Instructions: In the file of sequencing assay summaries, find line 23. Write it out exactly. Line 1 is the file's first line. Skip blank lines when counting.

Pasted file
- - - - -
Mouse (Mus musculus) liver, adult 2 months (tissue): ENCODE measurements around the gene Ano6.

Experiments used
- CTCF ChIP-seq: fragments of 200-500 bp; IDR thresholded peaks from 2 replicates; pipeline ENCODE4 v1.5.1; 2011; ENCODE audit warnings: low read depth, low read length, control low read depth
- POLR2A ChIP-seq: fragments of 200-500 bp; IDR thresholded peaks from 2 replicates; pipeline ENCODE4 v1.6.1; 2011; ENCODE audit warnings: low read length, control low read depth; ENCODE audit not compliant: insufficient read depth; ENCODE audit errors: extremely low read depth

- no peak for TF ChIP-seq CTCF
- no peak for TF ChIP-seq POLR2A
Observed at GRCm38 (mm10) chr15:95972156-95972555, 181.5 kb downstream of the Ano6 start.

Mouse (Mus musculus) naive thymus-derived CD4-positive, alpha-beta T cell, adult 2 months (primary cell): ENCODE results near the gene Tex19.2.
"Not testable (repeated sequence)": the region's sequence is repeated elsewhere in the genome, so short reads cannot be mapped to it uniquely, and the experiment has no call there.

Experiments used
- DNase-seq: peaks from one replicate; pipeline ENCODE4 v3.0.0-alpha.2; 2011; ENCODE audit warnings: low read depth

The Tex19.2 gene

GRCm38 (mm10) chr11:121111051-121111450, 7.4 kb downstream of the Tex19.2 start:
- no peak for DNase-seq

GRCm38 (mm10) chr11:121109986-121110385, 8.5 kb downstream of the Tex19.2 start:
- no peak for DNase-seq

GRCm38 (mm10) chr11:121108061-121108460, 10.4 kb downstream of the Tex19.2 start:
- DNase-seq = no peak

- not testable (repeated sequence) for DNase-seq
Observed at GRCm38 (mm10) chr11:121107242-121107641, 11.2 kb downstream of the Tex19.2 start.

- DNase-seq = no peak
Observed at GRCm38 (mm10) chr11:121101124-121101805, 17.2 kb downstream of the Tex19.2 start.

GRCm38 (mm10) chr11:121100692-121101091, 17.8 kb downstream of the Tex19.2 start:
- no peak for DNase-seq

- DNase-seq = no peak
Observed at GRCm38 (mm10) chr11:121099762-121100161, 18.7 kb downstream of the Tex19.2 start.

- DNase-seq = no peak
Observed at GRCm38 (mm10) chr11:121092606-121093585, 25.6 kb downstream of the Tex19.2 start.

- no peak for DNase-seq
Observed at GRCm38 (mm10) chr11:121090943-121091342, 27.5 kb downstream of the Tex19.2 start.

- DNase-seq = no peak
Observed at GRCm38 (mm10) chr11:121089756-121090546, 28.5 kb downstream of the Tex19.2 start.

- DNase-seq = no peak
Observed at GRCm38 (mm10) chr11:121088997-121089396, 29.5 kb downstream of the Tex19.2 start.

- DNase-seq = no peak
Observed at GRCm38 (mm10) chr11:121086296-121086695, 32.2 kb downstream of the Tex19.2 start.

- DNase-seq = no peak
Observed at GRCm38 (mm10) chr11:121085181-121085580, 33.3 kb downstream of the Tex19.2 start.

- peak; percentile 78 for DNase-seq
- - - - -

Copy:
GRCm38 (mm10) chr11:121100692-121101091, 17.8 kb downstream of the Tex19.2 start: